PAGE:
Blog Archives

Guidance on Snorkelling / Breath-Hold / Free-Diving / Duck-Diving after Scuba Diving

I’ve recently received the note below from the Superintendent of Diving which needs to be widely disseminated:

Fellow Divers, a recent tragic incident which occurred during an Expedition which took place overseas, has identified a number of lessons, which the Service Sub-Aqua Diving community needs to be informed about. While the investigation process is still ongoing to fully explain the cause of this incident and which I can therefore not comment on at present, one clear aspect of the circumstances needs to be carefully considered by all those enjoying SCUBA diving for authorised Adventurous Training and Service recreational purposes, namely the practice of snorkelling and breath-hold diving, after diving using SCUBA.

The risk of a shallow water blackout when conducting even shallow breath- hold diving is well documented and while it is virtually impossible to ‘police’ this activity, I would strongly advise anyone indulging in this activity to cease doing so in the future. The risk of decompression sickness being aggravated by the practice of breath-hold diving after SCUBA diving is the subject of debate within the hyperbaric medicine community. But it does appear that there is a possibility of DCS occurring during breath-hold diving following diving involving the use of compressed gas. Therefore, until this risk can be discounted, it must be made clear to divers by the SADS, that during Service Sub – Aqua diving projects, divers must not engage in breath-hold diving activity until they are clear of residual gas as indicated by dive computer or calculated from dive tables. By breath-hold diving I mean that activity where individuals take a breath on the surface and ‘duck dive’ underwater to any depth. This obviously also means ‘free-diving’ and a number of free-diving websites already warn against this practice. Military divers have been prohibited from breath-hold diving since the death of Lt MacAuley RN in 2002 and in light of the recent incident it is clear that this prohibition must apply to Service Sub – Aqua Diving also.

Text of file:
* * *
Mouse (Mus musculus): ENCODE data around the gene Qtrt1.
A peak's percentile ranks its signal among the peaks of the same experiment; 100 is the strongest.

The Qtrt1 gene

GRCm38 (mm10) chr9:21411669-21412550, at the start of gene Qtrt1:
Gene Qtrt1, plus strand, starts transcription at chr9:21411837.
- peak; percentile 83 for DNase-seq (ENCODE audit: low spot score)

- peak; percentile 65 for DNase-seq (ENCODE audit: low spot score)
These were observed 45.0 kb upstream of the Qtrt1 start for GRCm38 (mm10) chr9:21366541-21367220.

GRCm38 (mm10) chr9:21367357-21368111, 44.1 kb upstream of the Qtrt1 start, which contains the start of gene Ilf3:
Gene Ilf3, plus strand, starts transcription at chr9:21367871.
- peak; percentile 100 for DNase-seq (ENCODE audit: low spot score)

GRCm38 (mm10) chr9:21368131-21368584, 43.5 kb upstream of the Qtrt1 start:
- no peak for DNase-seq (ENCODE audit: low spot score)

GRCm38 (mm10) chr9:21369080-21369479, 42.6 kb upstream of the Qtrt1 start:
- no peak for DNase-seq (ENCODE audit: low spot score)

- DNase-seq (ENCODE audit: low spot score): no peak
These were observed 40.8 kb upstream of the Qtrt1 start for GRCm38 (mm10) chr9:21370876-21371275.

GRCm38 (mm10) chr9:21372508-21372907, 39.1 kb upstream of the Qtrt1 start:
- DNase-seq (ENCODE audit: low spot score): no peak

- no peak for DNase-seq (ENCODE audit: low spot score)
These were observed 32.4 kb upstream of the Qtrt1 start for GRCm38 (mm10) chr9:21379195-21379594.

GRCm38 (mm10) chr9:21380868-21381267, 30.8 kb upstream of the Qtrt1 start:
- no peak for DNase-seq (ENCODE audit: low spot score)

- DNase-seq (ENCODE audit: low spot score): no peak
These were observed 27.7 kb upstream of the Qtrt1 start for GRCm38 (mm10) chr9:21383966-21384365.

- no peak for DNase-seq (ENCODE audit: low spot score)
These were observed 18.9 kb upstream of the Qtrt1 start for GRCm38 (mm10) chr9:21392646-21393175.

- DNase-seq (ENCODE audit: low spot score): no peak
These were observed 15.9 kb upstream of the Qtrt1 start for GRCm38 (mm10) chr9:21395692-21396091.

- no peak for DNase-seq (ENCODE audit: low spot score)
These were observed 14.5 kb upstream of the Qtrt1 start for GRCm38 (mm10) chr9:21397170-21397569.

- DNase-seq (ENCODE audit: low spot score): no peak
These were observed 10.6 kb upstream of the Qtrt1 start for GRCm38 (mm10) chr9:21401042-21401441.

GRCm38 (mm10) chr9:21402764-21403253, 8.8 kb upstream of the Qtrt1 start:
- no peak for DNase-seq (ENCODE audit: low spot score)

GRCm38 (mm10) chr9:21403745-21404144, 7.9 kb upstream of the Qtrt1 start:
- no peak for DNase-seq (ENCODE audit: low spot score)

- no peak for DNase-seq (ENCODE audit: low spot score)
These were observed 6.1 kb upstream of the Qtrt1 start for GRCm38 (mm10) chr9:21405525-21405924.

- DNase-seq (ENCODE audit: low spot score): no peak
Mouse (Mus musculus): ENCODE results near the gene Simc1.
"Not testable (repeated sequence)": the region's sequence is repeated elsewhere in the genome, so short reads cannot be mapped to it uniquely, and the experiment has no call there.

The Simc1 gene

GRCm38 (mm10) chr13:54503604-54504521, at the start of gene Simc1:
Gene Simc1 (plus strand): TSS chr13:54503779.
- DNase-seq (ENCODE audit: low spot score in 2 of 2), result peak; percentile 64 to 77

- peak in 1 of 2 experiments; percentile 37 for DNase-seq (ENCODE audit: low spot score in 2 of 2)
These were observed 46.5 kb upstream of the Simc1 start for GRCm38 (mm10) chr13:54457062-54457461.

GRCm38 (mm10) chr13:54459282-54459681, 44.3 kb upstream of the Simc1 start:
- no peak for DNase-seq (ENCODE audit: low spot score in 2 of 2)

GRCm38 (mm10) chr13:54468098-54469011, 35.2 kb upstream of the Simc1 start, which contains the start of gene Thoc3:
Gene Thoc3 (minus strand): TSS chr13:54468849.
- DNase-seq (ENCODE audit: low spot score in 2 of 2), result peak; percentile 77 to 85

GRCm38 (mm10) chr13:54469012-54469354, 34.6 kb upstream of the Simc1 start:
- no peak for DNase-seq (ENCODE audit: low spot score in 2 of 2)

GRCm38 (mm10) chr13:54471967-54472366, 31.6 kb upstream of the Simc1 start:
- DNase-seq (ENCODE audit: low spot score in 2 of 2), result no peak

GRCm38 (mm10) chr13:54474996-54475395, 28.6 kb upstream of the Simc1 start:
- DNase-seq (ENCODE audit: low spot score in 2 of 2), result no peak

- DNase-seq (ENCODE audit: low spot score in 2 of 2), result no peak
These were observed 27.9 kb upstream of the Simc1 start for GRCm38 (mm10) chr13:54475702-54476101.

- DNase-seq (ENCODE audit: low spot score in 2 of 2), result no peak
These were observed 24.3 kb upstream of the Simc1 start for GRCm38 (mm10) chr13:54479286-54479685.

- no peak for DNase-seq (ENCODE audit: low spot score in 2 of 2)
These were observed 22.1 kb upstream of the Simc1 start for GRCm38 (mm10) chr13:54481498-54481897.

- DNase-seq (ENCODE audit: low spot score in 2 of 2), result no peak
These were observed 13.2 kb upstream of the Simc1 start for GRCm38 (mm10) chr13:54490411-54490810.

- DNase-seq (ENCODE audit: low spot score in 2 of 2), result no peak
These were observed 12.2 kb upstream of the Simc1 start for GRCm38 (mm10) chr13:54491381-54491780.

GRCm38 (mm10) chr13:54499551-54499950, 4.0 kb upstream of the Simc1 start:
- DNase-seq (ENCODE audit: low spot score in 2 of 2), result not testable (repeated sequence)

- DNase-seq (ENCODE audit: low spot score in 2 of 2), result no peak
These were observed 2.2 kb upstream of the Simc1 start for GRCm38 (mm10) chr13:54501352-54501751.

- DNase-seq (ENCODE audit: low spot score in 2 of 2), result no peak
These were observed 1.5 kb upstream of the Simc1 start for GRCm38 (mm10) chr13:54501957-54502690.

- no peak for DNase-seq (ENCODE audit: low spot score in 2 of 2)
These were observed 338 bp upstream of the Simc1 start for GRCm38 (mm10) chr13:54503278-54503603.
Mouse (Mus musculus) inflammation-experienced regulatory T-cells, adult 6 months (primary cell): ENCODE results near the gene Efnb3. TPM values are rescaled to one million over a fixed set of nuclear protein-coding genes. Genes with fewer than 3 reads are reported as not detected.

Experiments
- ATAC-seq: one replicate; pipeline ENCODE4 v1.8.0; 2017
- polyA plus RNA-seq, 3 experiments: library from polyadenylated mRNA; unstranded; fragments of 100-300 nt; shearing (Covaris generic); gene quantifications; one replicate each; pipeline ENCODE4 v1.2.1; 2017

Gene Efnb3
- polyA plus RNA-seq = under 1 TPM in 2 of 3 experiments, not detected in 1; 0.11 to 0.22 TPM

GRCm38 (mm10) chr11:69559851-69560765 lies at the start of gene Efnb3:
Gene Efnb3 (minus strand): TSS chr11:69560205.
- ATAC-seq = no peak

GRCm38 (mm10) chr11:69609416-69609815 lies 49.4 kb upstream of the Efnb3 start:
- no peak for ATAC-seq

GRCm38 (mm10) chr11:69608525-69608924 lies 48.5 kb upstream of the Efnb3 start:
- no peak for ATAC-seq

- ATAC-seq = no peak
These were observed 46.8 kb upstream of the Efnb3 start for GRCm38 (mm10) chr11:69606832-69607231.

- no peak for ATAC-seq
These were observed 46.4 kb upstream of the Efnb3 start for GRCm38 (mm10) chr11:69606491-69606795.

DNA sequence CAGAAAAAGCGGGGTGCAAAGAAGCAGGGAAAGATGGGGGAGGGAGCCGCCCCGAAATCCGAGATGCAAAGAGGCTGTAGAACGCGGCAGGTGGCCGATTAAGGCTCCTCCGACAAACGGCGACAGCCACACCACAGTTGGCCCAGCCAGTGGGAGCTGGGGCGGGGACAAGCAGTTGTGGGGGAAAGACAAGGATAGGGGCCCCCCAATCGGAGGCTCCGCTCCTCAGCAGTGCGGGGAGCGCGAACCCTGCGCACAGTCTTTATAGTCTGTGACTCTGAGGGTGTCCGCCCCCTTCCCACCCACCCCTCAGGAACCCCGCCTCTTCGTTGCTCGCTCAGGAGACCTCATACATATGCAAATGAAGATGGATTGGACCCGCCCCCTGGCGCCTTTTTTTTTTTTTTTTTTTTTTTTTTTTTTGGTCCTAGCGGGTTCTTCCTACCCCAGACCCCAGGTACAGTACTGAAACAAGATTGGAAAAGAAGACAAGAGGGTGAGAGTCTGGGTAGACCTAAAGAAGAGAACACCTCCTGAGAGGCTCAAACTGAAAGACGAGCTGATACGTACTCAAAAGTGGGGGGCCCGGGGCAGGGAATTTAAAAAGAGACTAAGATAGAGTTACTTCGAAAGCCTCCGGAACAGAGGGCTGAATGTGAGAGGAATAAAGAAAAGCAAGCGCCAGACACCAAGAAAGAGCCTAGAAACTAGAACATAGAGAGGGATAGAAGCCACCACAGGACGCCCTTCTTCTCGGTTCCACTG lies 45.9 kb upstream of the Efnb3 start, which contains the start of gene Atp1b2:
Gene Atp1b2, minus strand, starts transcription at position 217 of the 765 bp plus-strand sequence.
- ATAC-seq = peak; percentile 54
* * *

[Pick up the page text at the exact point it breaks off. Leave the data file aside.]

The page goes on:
With regard to snorkelling, many divers, me included, carry a snorkel for use on the surface and if used on the surface only, I do not believe that there is any potential increase in risk of DCS or actual risk of shallow water blackout.

Indeed in an ‘out of gas’ situation, the availability of a snorkel could be considered to be a piece of emergency equipment. However, while there is no clear guidance from BSAC, it is considered reasonable to ask Service Sub-Aqua Divers to wait until they have completed their off-gassing period before undertaking anything other than snorkelling on the surface activities.

C M Baldwin, Cdr RN, MOD SofD